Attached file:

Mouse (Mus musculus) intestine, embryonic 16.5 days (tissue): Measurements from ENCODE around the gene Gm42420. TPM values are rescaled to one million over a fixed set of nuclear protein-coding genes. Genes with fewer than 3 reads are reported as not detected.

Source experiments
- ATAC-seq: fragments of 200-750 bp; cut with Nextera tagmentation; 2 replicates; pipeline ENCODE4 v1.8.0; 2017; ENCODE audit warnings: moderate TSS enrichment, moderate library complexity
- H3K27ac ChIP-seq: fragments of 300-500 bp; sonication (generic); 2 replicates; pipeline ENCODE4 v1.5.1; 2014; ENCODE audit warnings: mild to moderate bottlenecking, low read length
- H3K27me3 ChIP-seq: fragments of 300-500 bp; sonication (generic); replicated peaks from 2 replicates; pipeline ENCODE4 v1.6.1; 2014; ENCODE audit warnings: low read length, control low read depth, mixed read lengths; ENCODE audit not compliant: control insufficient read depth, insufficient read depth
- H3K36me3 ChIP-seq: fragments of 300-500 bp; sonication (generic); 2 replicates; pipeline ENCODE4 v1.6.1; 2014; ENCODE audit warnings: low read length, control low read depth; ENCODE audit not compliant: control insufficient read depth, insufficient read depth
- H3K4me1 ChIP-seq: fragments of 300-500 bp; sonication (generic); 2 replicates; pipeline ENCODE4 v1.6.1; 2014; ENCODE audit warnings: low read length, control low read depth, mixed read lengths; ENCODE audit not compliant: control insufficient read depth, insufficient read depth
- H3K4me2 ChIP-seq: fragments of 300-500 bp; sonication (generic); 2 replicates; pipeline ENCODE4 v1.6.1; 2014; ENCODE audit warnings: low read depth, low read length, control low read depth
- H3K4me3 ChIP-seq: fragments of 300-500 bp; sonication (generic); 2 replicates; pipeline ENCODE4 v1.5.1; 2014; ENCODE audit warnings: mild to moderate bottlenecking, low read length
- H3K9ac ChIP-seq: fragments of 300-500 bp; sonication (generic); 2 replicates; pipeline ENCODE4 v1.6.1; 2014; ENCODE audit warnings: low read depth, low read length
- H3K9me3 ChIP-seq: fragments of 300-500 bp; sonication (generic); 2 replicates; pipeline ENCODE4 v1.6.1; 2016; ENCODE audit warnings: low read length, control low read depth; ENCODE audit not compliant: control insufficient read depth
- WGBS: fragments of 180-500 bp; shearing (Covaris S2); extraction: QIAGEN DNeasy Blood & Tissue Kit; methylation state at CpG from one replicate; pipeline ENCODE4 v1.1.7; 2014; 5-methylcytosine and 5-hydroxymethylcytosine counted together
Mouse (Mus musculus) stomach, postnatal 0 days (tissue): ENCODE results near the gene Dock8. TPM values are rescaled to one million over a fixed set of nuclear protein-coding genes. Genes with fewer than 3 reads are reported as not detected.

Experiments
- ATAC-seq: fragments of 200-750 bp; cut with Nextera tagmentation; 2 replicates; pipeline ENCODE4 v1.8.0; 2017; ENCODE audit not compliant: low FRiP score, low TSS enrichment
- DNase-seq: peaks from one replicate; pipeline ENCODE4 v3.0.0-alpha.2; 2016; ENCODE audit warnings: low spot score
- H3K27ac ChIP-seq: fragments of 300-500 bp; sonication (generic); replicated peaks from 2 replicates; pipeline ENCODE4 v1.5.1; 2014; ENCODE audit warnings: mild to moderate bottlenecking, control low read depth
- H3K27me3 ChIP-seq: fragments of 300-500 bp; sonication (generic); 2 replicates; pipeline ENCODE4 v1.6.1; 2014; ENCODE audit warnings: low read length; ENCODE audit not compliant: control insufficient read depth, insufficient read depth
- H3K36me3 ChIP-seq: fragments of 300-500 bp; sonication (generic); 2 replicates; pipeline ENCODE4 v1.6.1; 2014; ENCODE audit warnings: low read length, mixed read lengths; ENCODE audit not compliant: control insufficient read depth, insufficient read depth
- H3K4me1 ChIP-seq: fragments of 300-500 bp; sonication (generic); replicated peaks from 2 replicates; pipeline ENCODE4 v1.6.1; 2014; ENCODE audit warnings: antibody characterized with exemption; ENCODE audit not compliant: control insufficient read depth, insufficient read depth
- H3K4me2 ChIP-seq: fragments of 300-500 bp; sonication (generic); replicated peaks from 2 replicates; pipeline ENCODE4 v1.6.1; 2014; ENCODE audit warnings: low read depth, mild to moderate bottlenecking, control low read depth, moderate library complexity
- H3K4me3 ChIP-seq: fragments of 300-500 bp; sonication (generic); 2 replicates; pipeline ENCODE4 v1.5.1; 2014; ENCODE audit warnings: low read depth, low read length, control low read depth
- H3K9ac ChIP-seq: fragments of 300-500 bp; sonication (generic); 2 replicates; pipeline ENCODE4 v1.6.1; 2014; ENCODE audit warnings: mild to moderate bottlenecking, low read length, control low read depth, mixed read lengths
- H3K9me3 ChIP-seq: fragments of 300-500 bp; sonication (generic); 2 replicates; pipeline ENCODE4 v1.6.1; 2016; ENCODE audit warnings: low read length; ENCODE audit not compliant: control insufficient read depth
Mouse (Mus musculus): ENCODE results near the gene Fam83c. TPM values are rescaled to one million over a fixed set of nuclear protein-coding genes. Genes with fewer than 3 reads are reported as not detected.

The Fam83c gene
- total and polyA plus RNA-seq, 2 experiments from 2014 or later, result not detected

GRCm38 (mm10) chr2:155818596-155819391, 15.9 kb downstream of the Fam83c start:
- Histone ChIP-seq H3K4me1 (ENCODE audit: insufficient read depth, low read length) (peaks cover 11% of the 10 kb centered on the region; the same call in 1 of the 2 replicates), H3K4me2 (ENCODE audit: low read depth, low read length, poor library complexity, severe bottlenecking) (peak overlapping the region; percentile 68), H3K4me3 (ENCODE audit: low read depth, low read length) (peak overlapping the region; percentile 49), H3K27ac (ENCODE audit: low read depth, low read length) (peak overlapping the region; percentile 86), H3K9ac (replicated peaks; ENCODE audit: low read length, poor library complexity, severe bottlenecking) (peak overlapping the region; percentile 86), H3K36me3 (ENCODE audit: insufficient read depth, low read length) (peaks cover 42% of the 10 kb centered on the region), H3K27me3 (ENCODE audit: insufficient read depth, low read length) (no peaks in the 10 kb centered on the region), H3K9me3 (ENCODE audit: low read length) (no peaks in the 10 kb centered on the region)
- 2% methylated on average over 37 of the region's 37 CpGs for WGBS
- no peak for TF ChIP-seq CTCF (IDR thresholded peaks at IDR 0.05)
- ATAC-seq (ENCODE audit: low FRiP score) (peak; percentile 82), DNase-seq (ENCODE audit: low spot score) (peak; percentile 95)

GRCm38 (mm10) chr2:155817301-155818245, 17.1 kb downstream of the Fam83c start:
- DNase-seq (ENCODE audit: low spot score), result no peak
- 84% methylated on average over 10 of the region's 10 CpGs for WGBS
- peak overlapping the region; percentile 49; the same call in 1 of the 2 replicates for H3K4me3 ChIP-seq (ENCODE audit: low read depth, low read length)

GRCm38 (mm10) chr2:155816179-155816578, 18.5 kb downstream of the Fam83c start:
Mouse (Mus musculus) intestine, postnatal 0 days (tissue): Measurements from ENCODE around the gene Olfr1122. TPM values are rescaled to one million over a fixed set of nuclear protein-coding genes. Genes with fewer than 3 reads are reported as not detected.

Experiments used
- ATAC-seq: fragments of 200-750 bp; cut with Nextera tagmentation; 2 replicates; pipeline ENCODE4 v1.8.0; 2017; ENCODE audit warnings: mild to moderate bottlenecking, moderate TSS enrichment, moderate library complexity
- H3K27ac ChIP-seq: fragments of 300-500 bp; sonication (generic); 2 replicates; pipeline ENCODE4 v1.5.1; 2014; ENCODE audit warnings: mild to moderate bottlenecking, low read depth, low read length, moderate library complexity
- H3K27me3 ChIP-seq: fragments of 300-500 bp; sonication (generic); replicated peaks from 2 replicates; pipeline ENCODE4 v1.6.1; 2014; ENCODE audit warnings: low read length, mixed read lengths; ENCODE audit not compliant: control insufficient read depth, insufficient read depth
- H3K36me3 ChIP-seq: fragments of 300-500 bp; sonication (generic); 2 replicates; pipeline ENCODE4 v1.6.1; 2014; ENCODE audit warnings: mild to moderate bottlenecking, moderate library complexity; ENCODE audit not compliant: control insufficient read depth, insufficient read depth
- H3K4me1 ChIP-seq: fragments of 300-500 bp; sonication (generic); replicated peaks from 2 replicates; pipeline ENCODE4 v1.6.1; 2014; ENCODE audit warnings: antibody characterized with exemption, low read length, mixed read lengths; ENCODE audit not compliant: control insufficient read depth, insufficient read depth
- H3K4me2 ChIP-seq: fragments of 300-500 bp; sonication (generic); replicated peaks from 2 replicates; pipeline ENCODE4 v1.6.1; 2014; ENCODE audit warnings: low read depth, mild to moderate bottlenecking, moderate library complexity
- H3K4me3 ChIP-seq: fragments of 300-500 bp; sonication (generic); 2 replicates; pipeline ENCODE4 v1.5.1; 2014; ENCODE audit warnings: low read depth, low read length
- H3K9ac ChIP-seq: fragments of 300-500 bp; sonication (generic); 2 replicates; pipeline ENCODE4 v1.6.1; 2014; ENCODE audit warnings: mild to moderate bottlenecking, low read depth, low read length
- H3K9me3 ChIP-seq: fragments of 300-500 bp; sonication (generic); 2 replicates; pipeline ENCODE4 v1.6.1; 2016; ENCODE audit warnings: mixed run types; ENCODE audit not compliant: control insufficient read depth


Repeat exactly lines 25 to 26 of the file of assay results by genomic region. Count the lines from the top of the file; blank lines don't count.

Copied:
Mouse (Mus musculus): ENCODE results near the gene Fam83c. TPM values are rescaled to one million over a fixed set of nuclear protein-coding genes. Genes with fewer than 3 reads are reported as not detected.

The Fam83c gene